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September 2019
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Summertime Playtime with Dayle Pivetta
New York Yoga
1629 York Ave
New York, NY 10028
212-717-9642

Sat, 4:20 PM To 5:45 PM
Intermediate

Sleuth has decided to rename York Ave "Yoga Avenue," in honor of the great classes he's taken at New York Yoga off 85th Street. And now adding to that esteemed list is a Saturday afternoon fun and energetic vinyasa flow with dynamic Dayle Pivetta.

"This week my elementary school was having a reunion," said Livonia, Michigan native Dayle as the packed room of yogis settled in  comfy seats. "And I remembered in our sixth grade yearbook we had made three wishes. I had wished for a chance to work with animals,  specifically primates; I had prayed every night everyone in the world would be healthy, wise, safe and happy; and the third wish was that every wrong thing that been done to the planet would become right. And it made me think, we are almost at the halfway point of the year. Maybe there's something else you'd like to bring in to your life. So why not take the time during your practice, to dream. Think back to a time when you had audacious wishes. You didn't think they'd come true, but you had the guts to wish them anyway. And see where your mind might go. Maybe there's something you wanted that you put aside because life got in the way. And now, as we approach the longest day of the year, maybe there's a little extra time."

We closed our eyes and allowed the breath to deepen. "Don't feel you have to control or force anything," said Dayle. "Just come into the space, be a little more mindful."

At Dayle's suggestion we smoothed our inhales and exhales so that they became easeful. "Allow each breath to create a little space in the body, and to give you a little more peace. Maybe there's someone or something you'd like to send your energy out to."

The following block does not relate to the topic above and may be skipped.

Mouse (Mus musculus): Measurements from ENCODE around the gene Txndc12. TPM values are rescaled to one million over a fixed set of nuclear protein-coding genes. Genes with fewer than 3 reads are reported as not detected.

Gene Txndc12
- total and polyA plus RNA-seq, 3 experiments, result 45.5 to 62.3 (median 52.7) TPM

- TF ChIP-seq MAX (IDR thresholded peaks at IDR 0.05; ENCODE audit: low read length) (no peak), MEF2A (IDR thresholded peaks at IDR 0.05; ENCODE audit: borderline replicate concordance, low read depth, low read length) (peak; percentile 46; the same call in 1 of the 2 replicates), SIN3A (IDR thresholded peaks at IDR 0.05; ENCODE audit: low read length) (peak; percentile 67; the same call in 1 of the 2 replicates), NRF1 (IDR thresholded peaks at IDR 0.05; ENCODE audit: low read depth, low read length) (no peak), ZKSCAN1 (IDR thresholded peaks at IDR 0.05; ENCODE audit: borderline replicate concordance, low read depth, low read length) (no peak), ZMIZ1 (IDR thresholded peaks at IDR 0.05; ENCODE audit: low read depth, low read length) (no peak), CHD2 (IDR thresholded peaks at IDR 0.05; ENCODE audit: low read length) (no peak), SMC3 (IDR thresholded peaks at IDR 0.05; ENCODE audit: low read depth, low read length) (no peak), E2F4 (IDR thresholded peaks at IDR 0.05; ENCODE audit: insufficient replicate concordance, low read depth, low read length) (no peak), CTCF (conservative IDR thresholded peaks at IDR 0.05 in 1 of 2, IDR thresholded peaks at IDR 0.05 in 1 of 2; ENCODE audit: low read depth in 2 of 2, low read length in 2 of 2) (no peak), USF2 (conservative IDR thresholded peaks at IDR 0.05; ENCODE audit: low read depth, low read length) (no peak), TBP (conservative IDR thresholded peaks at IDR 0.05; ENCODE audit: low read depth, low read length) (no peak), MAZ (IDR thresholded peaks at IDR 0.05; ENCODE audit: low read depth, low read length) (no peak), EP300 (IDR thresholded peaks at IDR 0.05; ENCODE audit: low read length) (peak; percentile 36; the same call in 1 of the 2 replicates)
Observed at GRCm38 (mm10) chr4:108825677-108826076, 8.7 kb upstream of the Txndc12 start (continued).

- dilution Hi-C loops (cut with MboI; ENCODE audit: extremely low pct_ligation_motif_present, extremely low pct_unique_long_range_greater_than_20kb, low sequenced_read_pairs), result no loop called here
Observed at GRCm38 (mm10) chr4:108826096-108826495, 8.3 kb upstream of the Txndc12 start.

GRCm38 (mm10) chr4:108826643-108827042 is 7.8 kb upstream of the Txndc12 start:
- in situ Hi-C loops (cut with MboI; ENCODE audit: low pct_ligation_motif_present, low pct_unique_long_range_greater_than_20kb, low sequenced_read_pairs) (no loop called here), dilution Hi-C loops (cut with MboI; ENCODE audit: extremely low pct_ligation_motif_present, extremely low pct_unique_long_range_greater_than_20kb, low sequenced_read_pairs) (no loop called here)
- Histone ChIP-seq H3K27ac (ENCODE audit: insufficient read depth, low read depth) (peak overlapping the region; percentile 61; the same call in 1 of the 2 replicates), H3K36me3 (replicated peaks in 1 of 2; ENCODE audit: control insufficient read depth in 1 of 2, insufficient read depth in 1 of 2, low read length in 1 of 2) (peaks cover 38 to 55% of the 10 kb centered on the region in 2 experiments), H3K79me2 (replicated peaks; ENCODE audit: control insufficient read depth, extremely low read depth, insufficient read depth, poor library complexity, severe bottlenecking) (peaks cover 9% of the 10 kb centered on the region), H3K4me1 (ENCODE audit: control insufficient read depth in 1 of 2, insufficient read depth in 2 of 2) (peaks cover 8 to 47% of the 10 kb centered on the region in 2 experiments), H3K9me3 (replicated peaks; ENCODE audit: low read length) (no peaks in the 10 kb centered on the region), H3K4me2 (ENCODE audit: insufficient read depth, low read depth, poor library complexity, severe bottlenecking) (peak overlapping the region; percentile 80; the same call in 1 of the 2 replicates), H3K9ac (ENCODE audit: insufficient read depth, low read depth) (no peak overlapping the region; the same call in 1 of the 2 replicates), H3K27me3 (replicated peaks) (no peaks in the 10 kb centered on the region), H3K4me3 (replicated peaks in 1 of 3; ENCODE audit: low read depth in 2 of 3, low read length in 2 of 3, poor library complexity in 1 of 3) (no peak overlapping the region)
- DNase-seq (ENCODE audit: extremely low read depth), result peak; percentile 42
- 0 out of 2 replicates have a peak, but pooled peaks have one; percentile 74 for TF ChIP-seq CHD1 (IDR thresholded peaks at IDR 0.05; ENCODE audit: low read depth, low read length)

On all fours we reached one arm straight out and the opposite leg straight back as "Forever Young" hit the summery playlist, then we brought the bent back knee to the nose as we coiled.. "A vinyasa is a dance with your breath and your movement," reminded Dayle as we landed in our first Downward Dogs. "Soften your joints, the knees and the elbows," she urged as we came forward into Plank. We were next invited to progress into Chaturangas and Up Dogs as the dance continued.

"The Yoga Sutras tell us that each asana has equal parts effort and ease, sthira and sukham," said Dayle as we folded forward in a wide-legged, bent-legged Uttanasana. "What does NYY's Michael Gilbert say? Red wine and espresso! See if you can find the espresso in the legs. Supercharging, feeling the kneecaps lift up. The quads are active. Feel the sitting bones reach towards the sky. Let your head be really fluid, pouring out of that pelvic bowl."

Dayle explained that our Sun Salute today would be more of a "Water" Salute, open-hipped, involving Malasana and Lizard Pose. We went back and forth between them for several rounds, returning to a classic flow after each turn.

Dayle also teaches children at Karma Kids, and she brings that spirit of playfulness to her "grownup' classes as well. After the standing Warriors, Half Moons and a spot of Tripod Headstand, we got to challenge ourselves with some arm balances like Crow.

"We're about to go deep!" said Dayle. She gave us detailed instructions and suggested we use blocks if our arms needed more length, so I grabbed them. I'd never had so much fun playing around in Bhujapidasana, nor had I ever experienced so much airtime. "The first time you're gonna fall on your bottom,' said Dayle. "And if you don't, you probably will the second time!"

Similar fun was had in Eka Pada Koundinyasana II, Dayle providing options for everyone in the room to try, including a block under the thigh and a cheek to the mat. "It's like a 'roadkill Lizard!" she laughed.

We went from playing like children to cooing like infants in Happy Baby, then confronted our emotions and let them go in Pigeon. After a final pose of our choosing (mine was supine twist), for Savasana Dayle gave us all bliss-inducing adjustments to our foreheads, necks and shoulders.

"Thank you to each of you for sharing your practice with open minds and open hearts!" beamed Dayle as we bowed, smiling and grateful. (Look for her class summer playlist on Spotify: Alight, Alive!)

Drop-in Classes at New York Yoga are $27 with a $2 mat rental.

-Jim Catapano for Yoga Sleuth


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